Library of Congress uploads Founding Father Hamilton's papers
From his Harlem home to his tomb in the Trinity Church graveyard in Manhattan, historical sites associated with Alexander Hamilton have experienced a significant uptick in interest thanks to the success of the Broadway musical that bears his name.
It’s partly with the show Hamilton in mind that the Library of Congress announced in late August that it was uploading Hamilton’s papers in full, for the first time, in their original format.
“It was certainly in the queue, but the musical had an effect” on the timing of the release, says Julie Miller, the historian in charge of the library’s early American manuscripts collection.
The 12,000 items in the library’s collection had been microfilmed and previously viewable on-site. The assemblage includes letters, drafts of speeches and writings—including the outline of Hamilton’s speech to the Constitutional Convention, his draft of George Washington’s farewell address, and papers from his days as a land use and maritime attorney in New York.
For example, the 1784 case Rutgers v. Waddington concerned a brewer, Elizabeth Rutgers, whose facilities were taken over by the British during the Revolutionary War. Once they evacuated, Rutgers demanded back rent. But Hamilton represented Joshua Waddington, who had been running the brewery since it was abandoned, out of the conviction that the newly formed United States should make peace with the British loyalists, according to Miller.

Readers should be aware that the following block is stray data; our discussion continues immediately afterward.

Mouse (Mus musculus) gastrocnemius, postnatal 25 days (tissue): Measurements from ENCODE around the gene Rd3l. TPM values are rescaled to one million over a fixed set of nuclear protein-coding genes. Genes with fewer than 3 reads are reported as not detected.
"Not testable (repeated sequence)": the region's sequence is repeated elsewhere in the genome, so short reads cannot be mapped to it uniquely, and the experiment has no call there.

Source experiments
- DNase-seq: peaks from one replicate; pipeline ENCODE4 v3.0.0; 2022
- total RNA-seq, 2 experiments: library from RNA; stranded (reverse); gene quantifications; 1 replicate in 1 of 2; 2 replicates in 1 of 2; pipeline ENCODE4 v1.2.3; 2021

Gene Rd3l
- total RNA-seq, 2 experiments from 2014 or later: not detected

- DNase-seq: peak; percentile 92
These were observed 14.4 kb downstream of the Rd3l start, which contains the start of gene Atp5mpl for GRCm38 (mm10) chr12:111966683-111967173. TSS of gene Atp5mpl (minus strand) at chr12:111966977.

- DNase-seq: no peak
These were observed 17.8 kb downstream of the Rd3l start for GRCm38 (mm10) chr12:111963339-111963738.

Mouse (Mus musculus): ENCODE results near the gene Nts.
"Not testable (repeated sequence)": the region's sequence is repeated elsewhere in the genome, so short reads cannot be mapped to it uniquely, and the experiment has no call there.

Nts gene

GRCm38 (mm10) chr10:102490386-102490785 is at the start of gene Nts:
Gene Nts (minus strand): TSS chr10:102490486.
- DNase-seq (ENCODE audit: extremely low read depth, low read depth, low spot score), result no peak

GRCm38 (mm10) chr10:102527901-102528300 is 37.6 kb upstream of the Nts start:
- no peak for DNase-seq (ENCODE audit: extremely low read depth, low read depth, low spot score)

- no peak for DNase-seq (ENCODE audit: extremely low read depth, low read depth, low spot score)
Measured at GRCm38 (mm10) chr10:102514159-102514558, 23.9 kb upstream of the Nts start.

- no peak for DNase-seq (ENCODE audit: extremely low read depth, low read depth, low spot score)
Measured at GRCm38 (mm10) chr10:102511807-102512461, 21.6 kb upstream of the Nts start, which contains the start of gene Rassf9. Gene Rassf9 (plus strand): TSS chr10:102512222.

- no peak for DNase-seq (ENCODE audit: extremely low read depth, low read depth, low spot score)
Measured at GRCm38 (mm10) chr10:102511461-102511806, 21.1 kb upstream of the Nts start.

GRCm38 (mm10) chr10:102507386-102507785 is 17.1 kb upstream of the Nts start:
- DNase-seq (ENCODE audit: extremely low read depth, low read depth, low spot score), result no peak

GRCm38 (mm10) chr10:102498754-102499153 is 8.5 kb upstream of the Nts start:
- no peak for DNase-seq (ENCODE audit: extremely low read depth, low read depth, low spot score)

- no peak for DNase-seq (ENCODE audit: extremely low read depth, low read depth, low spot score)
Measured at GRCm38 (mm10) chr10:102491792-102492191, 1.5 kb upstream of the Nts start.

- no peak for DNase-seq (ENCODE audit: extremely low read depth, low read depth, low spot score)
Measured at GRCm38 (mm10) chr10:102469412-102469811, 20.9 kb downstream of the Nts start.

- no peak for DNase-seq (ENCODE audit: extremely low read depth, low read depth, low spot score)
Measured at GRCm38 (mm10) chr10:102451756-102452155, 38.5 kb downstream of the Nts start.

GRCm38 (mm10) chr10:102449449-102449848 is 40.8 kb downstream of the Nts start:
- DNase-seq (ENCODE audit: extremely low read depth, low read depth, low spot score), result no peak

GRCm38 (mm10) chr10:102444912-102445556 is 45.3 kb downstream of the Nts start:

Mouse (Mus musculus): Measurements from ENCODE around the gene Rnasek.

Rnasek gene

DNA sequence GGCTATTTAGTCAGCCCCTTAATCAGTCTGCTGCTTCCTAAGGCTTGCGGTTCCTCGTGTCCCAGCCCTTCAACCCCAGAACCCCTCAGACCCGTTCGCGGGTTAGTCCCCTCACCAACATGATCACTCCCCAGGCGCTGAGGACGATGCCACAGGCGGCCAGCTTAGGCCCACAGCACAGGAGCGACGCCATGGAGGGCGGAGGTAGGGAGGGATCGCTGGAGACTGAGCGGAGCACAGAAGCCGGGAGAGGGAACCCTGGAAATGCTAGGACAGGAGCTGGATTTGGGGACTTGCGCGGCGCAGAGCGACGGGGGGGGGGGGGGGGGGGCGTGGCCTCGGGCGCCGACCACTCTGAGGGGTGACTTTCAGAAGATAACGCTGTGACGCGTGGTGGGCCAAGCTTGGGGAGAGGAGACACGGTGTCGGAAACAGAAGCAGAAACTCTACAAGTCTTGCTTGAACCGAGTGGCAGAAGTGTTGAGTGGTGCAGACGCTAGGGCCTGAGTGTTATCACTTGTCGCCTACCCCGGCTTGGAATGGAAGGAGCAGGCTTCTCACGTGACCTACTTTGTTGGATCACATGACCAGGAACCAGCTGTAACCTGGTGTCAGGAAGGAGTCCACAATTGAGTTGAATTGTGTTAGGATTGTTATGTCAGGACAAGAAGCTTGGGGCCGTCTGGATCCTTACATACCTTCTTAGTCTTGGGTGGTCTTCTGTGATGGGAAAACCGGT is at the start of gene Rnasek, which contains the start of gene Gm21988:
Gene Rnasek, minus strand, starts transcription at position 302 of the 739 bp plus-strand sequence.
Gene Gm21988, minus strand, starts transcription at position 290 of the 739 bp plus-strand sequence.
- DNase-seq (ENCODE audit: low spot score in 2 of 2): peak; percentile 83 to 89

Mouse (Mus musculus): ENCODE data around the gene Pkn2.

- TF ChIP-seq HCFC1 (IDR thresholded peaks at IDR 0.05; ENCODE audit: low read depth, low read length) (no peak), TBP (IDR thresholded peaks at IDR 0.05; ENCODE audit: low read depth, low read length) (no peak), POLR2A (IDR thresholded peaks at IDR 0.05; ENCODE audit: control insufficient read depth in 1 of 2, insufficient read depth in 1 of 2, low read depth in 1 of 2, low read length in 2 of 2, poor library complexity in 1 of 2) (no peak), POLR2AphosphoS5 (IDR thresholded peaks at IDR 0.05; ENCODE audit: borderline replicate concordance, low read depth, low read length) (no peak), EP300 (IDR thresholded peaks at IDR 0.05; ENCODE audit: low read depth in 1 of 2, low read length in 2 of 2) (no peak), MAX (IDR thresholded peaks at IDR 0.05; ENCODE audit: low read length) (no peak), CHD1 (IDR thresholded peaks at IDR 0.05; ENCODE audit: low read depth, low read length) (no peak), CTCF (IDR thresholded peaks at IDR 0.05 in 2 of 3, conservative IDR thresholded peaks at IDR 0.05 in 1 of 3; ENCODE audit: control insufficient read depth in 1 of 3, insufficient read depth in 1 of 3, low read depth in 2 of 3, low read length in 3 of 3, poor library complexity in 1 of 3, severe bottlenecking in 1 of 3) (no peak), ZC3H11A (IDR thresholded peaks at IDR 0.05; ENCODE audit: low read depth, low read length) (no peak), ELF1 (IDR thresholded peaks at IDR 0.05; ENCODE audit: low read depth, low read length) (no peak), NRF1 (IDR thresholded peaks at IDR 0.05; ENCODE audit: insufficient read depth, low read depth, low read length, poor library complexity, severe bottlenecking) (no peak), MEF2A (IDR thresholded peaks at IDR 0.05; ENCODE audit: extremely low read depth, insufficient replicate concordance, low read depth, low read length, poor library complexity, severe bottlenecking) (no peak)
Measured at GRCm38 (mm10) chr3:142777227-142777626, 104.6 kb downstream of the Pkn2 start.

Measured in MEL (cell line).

The texts of many of Hamilton’s papers previously had been available on a site called Founders Online. But now the papers are a digital collection displaying his work as graphic objects—and it’s more complete. The previous site did not include the legal papers, for example.
“The website we have just created shows them as things,” Miller says. “For example, if you look at the backs of these letters, you can see there was no such thing as an envelope—they would just fold up the letters and seal them with sealing wax.”
She hopes teachers and students in particular will use the new archive. “Maybe even law students,” she says.
This article appeared in the November 2017 issue of the ABA Journal with the headline “Hamilton for the Masses: Library of Congress uploads the Founding Father’s papers for public viewing."